It's interesting what passes for "tremendous progress" these days, but that's exactly how Arkansas Lt. Gov. Mark Darr characterized the state's movement on a recent measure of state government spending transparency. The U.S. IRG Education Fund, a good government watchdog group, just published its annual survey on fiscal transparency. In it Arkansas earned a "C." Last year we received an "F" on the same scale.
It’s interesting what passes for “tremendous progress” these days, but that’s exactly how Arkansas Lt. Gov. Mark Darr characterized the state’s movement on a recent measure of state government spending transparency. The U.S. IRG Education Fund, a good government watchdog group, just published its annual survey on fiscal transparency. In it Arkansas earned a “C.” Last year we received an “F” on the same scale.
As was recently reported by Arkansas News Bureau, Arkansas grades were based on information gathered prior to launch of the state’s online checkbook last summer, a development that accounted for the higher grade in this year’s report, “Following the Money 2013: How the States Rank on Providing Online Access to Government Spending Data.”
The report assigns each state a grade of “A” to “F” based on an inventory of the content and ease-of-use of states’ transparency websites.
Arkansas launched its online checkbook in 2012 and for the first time provides checkbook-level expenditure information online.
To be sure, the state government has made progress; and we should be glad in that fact. However, moving from abject failure to average is hardly an accomplishment worthy of much crowing.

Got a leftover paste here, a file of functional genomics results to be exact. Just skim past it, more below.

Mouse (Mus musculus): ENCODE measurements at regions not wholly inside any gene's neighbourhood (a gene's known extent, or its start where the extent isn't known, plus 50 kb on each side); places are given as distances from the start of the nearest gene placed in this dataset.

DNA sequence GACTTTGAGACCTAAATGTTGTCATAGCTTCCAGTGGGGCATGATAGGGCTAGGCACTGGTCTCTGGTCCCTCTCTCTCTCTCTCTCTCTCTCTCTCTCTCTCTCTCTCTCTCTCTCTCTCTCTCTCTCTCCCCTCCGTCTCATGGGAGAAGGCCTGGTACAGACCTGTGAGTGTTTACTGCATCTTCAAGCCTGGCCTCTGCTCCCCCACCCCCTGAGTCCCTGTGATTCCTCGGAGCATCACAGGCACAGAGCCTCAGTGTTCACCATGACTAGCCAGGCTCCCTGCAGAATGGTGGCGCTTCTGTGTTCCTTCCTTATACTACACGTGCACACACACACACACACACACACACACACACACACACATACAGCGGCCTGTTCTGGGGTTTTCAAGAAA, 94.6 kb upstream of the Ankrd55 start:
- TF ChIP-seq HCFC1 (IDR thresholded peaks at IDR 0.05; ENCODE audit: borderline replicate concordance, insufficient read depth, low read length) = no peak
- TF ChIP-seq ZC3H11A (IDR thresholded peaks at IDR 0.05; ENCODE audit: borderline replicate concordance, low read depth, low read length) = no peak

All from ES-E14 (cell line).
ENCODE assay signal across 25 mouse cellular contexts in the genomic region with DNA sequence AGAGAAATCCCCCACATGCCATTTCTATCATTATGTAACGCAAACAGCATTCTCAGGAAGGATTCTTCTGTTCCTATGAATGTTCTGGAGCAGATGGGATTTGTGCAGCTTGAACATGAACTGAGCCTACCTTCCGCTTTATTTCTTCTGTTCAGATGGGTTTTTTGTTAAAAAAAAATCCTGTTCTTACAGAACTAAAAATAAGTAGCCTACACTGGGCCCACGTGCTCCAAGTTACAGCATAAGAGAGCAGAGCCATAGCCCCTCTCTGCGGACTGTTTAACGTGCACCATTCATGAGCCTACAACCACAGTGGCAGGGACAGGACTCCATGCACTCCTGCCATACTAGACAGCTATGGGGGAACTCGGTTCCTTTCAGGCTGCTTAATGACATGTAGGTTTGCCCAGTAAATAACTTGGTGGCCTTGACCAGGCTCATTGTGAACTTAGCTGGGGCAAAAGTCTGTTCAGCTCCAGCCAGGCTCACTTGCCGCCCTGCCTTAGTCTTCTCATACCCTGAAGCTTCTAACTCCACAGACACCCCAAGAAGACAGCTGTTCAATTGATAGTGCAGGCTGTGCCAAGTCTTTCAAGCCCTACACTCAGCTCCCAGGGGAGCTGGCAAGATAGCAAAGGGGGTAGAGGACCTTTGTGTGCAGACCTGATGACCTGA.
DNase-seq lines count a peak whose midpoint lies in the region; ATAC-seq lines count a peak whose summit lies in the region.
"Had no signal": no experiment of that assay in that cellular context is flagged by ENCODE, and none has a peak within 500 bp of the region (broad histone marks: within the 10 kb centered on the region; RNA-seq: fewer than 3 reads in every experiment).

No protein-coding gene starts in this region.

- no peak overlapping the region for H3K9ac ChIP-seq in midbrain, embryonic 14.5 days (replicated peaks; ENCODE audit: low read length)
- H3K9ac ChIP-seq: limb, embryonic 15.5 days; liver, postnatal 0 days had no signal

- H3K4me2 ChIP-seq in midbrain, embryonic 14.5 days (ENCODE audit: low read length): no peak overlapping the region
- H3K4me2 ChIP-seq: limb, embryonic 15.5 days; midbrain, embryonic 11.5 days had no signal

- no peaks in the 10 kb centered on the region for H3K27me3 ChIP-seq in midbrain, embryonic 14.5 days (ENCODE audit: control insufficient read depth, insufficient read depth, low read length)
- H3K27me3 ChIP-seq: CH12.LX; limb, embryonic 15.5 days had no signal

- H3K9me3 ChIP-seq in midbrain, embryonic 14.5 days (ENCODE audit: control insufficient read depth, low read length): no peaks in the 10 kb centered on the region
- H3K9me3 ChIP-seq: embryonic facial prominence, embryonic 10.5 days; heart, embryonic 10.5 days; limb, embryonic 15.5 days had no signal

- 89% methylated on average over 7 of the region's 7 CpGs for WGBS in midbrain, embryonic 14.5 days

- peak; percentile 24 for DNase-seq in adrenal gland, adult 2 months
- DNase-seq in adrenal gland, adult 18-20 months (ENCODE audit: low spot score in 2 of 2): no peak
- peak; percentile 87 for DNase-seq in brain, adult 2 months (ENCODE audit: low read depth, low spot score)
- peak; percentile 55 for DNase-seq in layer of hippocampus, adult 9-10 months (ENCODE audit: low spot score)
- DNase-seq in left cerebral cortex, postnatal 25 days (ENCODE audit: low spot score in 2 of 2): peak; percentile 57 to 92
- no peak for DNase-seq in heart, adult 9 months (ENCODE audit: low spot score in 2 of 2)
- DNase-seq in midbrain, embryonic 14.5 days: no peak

While improved, the U.S. IRG Education Fund’s report notes, several areas where we need significant effort were pointed out. Arkansas was characterized as an “emerging state,” but still not a leader. The report highlights the fact that the Arkansas website fails to include checkbook-level information on economic development tax credits and spending by off-budget agencies, as well as the projected and achieved benefits of economic development subsidies.
While he’s doing what politicians typically do — claim victory at any meager success, Darr does deserve credit for implementing the online checkbook program.
As above, Darr was pleased with the rating, “This report shows tremendous progress, and that is something as a state we should be proud of. Our transparency website will and has continued to improve.”
Proud? Yes. Satisfied? Not quite.
Phineas Baxandall, senior analyst for tax and budget policy with the U.S. PIRG Education Fund, was asked about Arkansas’ position in the ratings: “State governments across the country have become more transparent about where public money goes, providing citizens with the information they need to hold elected officials and businesses that receive public funds accountable, but Arkansas still has a long way to go.”
The Arkansas News Bureau also noted an important trend in state government transparency — all 50 states now provide at least some checkbook-level detail about individual government expenditures online. Just three years ago, only 32 states provided state spending information online.
As regular readers know, “greater transparency” is an oft-repeated mantra in our commentary. As Americans we know what can happen when governments are free to conduct closed-door business. The greater the shroud of secrecy the more emboldened special interests and other corrupting forces find purchase in the processes of government.
We know that democracy isn’t an easy proposition. It requires mindful, consistent tending. Nowhere is that more important than matters of fiscal transparency. We’ve all heard the old trope “follow the money.” That’s exactly what we need to do. This report tells us we still have work to do.